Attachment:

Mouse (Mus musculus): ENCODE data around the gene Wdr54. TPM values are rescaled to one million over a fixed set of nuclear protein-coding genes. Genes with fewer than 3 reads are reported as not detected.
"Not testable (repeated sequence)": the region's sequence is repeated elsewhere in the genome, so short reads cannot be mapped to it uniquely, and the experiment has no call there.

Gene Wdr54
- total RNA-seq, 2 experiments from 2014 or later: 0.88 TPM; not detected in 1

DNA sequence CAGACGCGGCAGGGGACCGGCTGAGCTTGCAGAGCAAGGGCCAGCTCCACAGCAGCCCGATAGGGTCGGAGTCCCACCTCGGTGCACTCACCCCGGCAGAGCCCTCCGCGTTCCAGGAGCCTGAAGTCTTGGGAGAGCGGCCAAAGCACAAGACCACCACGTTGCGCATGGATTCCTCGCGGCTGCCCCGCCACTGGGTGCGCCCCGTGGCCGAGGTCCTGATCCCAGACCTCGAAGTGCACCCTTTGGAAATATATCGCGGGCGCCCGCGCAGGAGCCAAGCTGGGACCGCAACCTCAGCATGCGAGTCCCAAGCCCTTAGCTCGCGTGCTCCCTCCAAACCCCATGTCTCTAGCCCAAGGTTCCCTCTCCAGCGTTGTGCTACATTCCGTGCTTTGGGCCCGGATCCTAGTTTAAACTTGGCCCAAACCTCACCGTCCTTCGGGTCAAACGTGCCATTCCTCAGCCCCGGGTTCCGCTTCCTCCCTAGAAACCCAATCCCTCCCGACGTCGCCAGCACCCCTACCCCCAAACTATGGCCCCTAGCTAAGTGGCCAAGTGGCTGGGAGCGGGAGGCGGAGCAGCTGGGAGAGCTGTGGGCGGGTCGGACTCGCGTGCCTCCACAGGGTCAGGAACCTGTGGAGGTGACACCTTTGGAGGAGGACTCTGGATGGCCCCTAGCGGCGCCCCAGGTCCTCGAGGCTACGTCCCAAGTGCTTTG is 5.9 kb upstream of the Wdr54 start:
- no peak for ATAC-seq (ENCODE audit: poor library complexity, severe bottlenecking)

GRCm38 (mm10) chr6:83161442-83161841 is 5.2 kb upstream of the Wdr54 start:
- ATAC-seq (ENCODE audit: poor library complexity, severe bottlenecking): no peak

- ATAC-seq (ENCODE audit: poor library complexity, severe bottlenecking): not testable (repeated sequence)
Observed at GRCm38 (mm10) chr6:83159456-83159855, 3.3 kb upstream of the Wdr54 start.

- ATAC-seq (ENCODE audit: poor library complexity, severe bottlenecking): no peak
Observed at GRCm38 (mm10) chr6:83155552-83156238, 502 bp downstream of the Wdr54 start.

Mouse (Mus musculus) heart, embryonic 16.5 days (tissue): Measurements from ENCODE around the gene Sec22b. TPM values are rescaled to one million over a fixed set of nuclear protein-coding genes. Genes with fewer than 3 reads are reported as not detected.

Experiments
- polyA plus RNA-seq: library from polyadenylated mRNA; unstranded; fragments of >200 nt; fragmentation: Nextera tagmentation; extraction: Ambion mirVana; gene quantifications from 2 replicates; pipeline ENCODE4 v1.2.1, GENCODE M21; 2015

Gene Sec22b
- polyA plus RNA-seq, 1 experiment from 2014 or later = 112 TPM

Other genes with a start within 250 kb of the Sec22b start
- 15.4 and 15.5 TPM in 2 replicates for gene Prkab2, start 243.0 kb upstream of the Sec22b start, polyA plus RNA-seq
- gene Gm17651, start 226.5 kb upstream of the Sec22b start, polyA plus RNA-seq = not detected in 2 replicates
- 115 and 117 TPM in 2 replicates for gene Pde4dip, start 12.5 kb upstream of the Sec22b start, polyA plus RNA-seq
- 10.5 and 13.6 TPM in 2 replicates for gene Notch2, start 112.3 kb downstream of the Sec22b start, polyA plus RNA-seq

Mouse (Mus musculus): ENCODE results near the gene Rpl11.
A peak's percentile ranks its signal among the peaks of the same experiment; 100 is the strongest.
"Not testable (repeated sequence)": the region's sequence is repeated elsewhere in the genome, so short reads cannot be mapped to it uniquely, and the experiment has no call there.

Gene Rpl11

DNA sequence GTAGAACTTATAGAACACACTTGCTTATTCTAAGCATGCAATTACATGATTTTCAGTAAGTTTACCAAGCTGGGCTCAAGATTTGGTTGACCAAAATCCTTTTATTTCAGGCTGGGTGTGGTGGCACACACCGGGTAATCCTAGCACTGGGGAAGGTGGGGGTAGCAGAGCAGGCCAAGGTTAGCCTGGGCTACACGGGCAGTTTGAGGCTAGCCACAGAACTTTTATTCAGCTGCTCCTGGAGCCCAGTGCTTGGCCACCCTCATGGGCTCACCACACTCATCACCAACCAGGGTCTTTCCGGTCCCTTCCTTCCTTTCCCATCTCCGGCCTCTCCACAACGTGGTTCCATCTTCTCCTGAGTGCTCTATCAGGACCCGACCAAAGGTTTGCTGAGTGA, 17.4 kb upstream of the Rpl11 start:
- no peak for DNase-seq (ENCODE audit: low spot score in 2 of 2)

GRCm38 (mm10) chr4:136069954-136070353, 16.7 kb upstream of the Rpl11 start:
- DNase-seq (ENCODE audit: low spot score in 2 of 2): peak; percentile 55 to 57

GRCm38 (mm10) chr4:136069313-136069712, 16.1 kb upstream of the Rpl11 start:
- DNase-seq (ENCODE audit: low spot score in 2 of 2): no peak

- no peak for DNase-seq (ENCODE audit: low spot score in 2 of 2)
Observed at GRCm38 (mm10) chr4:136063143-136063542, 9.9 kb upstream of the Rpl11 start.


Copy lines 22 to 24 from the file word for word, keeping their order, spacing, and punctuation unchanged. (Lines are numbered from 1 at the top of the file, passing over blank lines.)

- 10.5 and 13.6 TPM in 2 replicates for gene Notch2, start 112.3 kb downstream of the Sec22b start, polyA plus RNA-seq

Mouse (Mus musculus): ENCODE results near the gene Rpl11.
A peak's percentile ranks its signal among the peaks of the same experiment; 100 is the strongest.